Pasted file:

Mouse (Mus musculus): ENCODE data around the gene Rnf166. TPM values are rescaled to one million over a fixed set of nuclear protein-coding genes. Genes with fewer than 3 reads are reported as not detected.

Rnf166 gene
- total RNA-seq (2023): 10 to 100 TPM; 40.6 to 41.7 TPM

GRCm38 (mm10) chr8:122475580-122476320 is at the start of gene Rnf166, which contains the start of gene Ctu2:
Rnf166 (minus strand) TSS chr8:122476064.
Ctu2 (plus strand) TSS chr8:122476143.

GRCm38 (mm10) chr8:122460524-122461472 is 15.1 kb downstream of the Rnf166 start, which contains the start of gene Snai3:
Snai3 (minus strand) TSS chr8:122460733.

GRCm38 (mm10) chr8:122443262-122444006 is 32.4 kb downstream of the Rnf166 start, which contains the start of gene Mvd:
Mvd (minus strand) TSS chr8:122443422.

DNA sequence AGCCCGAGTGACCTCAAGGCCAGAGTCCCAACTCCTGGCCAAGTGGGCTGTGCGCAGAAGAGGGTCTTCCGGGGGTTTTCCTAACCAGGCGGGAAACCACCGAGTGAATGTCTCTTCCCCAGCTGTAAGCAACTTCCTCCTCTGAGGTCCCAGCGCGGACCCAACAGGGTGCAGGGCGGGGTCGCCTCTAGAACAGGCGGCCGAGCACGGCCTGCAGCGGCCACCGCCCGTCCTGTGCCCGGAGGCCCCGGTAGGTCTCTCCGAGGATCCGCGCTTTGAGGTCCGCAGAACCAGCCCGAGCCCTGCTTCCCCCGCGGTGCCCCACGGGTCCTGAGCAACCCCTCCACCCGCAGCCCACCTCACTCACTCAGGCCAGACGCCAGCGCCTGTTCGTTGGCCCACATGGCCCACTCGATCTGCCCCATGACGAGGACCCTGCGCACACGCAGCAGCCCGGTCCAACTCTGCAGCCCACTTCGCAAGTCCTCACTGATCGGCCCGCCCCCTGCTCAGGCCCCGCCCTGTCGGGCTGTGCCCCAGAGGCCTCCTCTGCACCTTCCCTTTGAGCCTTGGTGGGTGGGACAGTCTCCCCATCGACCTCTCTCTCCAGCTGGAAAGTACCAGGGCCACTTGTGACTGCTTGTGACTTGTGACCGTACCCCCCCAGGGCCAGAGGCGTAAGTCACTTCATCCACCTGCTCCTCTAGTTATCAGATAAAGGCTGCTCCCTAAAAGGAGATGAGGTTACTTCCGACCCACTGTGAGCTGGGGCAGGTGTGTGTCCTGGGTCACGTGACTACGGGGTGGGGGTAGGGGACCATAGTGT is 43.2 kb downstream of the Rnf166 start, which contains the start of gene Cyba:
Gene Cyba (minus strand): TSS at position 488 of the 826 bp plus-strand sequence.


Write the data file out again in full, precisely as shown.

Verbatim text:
Mouse (Mus musculus): ENCODE data around the gene Rnf166. TPM values are rescaled to one million over a fixed set of nuclear protein-coding genes. Genes with fewer than 3 reads are reported as not detected.

Rnf166 gene
- total RNA-seq (2023): 10 to 100 TPM; 40.6 to 41.7 TPM

GRCm38 (mm10) chr8:122475580-122476320 is at the start of gene Rnf166, which contains the start of gene Ctu2:
Rnf166 (minus strand) TSS chr8:122476064.
Ctu2 (plus strand) TSS chr8:122476143.

GRCm38 (mm10) chr8:122460524-122461472 is 15.1 kb downstream of the Rnf166 start, which contains the start of gene Snai3:
Snai3 (minus strand) TSS chr8:122460733.

GRCm38 (mm10) chr8:122443262-122444006 is 32.4 kb downstream of the Rnf166 start, which contains the start of gene Mvd:
Mvd (minus strand) TSS chr8:122443422.

DNA sequence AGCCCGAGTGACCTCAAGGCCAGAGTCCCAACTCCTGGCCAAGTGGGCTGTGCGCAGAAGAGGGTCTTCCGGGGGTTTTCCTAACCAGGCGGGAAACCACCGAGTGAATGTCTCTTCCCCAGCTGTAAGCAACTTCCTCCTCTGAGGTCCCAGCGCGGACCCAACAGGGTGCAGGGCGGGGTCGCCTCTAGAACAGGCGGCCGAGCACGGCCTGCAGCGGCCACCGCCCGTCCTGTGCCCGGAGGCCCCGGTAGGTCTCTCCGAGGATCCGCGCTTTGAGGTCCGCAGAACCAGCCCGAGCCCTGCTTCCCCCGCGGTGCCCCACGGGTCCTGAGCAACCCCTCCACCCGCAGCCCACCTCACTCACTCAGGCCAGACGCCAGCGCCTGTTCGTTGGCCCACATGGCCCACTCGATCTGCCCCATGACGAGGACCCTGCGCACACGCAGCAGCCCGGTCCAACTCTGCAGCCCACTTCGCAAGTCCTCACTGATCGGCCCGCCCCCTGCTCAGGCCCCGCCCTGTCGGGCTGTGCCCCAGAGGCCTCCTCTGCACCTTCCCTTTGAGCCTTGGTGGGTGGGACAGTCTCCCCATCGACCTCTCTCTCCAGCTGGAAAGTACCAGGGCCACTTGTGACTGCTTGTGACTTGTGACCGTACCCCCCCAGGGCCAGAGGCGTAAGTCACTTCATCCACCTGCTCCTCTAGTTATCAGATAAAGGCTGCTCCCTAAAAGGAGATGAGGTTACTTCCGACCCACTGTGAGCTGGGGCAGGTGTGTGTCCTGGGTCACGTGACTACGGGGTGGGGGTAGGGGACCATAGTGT is 43.2 kb downstream of the Rnf166 start, which contains the start of gene Cyba:
Gene Cyba (minus strand): TSS at position 488 of the 826 bp plus-strand sequence.